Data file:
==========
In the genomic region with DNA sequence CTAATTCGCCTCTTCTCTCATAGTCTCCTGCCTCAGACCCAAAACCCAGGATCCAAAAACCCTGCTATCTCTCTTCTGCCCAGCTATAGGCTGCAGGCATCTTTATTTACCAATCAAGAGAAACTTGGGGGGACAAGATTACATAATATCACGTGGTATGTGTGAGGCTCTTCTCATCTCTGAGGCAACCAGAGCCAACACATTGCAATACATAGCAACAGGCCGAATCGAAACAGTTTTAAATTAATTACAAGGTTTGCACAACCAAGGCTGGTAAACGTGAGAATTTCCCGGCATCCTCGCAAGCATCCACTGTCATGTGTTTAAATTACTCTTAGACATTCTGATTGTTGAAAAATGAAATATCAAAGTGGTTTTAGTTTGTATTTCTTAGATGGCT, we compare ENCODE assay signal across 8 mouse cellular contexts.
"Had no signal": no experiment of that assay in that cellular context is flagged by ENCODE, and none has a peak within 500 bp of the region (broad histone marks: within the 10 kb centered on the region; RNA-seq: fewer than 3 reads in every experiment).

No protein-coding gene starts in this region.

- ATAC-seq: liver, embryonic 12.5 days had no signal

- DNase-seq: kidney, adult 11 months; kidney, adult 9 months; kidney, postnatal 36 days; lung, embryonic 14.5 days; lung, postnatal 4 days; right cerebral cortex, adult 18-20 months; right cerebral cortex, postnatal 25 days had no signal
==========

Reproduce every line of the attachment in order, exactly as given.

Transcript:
In the genomic region with DNA sequence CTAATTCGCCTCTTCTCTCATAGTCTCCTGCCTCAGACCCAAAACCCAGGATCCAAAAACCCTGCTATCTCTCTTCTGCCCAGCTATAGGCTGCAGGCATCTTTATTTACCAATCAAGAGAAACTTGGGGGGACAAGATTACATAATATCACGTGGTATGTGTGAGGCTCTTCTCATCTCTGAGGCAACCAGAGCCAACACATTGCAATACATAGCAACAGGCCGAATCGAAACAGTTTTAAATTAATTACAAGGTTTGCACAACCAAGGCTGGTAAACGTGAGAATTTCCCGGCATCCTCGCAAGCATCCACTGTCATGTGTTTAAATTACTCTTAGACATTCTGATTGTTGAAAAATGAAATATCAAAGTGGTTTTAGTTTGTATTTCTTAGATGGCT, we compare ENCODE assay signal across 8 mouse cellular contexts.
"Had no signal": no experiment of that assay in that cellular context is flagged by ENCODE, and none has a peak within 500 bp of the region (broad histone marks: within the 10 kb centered on the region; RNA-seq: fewer than 3 reads in every experiment).

No protein-coding gene starts in this region.

- ATAC-seq: liver, embryonic 12.5 days had no signal

- DNase-seq: kidney, adult 11 months; kidney, adult 9 months; kidney, postnatal 36 days; lung, embryonic 14.5 days; lung, postnatal 4 days; right cerebral cortex, adult 18-20 months; right cerebral cortex, postnatal 25 days had no signal